The videos from the panels at the Roosevelt Institute’s Future of the Federal Reserve Event are now online. There’s a video for introductory remarks by Joe Stiglitz and then videos for the full-length panels as well as videos broken down by speakers.
I hope you check it out. I moderated the first panel on what the Fed needs to do now with unemployment, monetary policy and financial reform. Matt Yglesias made the point that this is a political problem, both because the macroeconomy determines political success and well as as a problem for liberal governance as well as liberal infrastructure.
Joe Gagnon, who executed QEI for the Federal Reserve and wrote the paper that outlined a $2 trillion dollar purchase for QEII in December 2009 (which the Fed did a quarter of a year later when it actually executed QEII, a delay that Gagnon said cost the United States 1 million jobs) talked about his time at the Fed and argued for extending and expanding QEII through the end of the year.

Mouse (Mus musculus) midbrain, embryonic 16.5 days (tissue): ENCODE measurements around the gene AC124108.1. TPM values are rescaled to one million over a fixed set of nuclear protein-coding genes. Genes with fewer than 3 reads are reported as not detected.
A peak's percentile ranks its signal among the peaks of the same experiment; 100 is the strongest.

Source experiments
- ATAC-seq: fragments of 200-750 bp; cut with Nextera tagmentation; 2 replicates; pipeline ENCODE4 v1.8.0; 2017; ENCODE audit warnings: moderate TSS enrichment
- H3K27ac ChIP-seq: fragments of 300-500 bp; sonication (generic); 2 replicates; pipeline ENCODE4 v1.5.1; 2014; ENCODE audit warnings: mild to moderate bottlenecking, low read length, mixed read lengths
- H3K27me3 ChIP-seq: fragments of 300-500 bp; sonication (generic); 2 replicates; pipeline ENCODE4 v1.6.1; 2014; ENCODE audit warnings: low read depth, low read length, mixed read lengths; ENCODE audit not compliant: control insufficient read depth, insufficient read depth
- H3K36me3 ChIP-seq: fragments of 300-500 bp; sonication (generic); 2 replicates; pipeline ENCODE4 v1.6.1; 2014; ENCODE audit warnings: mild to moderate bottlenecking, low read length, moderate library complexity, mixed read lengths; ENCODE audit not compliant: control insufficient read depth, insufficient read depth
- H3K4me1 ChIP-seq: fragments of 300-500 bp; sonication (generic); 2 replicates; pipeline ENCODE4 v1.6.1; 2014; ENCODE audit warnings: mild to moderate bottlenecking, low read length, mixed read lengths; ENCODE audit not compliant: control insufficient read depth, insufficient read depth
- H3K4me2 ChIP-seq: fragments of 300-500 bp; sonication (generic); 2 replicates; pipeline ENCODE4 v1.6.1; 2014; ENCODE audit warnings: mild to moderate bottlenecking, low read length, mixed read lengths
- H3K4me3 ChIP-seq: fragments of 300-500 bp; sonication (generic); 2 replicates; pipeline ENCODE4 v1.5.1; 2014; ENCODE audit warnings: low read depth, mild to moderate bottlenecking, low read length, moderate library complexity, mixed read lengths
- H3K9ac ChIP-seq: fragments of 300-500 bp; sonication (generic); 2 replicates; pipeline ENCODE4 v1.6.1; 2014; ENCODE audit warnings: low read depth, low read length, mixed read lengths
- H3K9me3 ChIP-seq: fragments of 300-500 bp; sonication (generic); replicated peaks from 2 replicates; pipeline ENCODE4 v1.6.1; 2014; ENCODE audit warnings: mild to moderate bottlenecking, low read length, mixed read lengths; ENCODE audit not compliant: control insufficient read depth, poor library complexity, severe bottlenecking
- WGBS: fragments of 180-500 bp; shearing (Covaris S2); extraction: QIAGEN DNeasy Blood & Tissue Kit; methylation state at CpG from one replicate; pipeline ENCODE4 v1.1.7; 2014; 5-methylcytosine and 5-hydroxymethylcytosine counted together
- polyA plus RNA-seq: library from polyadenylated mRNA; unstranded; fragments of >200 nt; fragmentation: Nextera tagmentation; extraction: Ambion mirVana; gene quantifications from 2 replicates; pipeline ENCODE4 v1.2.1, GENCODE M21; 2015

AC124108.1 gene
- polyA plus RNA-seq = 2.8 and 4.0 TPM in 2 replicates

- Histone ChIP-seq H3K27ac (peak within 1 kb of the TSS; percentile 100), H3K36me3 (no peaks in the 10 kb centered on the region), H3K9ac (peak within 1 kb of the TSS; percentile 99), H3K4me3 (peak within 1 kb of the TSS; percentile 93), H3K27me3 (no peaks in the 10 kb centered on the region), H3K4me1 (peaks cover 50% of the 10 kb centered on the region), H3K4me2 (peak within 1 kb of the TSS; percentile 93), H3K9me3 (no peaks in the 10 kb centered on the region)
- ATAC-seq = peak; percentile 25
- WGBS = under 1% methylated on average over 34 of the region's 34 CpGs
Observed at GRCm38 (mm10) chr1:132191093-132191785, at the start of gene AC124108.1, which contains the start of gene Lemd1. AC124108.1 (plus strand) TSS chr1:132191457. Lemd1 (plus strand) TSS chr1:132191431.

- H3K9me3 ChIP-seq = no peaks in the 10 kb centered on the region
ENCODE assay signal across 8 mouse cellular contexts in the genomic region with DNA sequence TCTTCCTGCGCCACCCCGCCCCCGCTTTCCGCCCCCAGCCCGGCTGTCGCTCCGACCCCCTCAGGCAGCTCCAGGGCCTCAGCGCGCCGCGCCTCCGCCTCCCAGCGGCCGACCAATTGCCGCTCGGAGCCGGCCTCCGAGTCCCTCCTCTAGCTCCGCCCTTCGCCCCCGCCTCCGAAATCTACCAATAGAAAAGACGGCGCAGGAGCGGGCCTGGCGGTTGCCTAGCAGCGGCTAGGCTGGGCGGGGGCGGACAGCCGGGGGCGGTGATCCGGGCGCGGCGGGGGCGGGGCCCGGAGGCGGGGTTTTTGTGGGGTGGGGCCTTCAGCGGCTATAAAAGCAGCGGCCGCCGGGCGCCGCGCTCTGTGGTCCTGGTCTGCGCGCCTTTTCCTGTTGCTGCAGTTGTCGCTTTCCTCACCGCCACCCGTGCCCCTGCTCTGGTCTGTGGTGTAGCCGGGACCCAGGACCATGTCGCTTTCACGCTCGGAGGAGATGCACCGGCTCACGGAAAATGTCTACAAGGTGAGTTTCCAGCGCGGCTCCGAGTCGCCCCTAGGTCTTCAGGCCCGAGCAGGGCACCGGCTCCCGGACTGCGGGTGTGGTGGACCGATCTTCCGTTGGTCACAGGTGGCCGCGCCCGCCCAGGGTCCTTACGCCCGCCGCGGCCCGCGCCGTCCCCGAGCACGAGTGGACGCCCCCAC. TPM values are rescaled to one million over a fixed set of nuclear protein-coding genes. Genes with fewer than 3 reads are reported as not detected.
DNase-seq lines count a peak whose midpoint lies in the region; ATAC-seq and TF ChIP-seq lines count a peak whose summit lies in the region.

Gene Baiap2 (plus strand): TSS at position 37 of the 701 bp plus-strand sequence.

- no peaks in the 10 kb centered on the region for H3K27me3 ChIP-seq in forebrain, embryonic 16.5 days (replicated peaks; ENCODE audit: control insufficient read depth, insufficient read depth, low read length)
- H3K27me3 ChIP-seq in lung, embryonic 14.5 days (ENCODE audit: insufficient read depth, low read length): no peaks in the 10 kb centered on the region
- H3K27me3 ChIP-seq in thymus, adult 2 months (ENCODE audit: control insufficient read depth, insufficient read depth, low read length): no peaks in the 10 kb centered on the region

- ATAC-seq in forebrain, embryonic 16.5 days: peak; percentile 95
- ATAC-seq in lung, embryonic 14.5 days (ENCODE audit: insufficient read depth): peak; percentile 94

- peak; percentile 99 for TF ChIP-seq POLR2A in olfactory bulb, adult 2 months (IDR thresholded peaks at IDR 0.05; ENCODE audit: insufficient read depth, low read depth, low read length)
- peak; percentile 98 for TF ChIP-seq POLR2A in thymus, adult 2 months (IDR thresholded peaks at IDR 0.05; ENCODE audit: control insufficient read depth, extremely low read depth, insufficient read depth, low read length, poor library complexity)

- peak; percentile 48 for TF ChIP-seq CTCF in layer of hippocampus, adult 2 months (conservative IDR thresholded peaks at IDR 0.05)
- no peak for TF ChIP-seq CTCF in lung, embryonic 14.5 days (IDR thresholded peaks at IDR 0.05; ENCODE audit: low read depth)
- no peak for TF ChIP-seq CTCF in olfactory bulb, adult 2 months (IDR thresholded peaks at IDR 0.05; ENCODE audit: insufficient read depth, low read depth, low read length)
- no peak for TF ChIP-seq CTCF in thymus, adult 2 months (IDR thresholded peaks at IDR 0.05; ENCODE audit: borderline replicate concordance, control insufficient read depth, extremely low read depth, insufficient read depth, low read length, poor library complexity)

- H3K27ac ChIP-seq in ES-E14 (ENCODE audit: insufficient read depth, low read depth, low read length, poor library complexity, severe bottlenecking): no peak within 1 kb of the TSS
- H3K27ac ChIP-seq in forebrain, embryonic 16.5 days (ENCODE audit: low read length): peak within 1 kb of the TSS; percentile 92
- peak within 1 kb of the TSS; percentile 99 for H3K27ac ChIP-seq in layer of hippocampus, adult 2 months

The second panel was about the Federal Reserve throughout history. Moderated by Matt Stoller, the idea was to show that the Fed is a political creation that reacts and evolves to different economic realities, and will continue to evolve again in the future. It is both appropriate and necessary for liberals to create their own visions for the Fed.
Perry Mehrling started the panel by discussing the creation of the Federal Reserve, bringing arguments from his book The New Lombard Street to the audience. He notes that the political economy concerns at the creation – the fear of a big government and of big finance – are still very relevant today.
Tim Canova discussed the Federal Reserve in the 1940s under the strong proto-liberal Marriner Eccles, in an argument that expands on what he wrote for The American Prospect in The Federal Reserve we need.
The third panel, moderated by Rob Johnson, featured visions of the types of monetary policy, financial reform, governance, economic philosophy and priorities that are necessary for the Federal Reserve to focus on post-crash. Jane D’Arista outlined how capital and credit needs to be a focus of the Federal Reserve:
There are many more speakers for each panel at the website. Hope you check it out and leave a comment on what you think.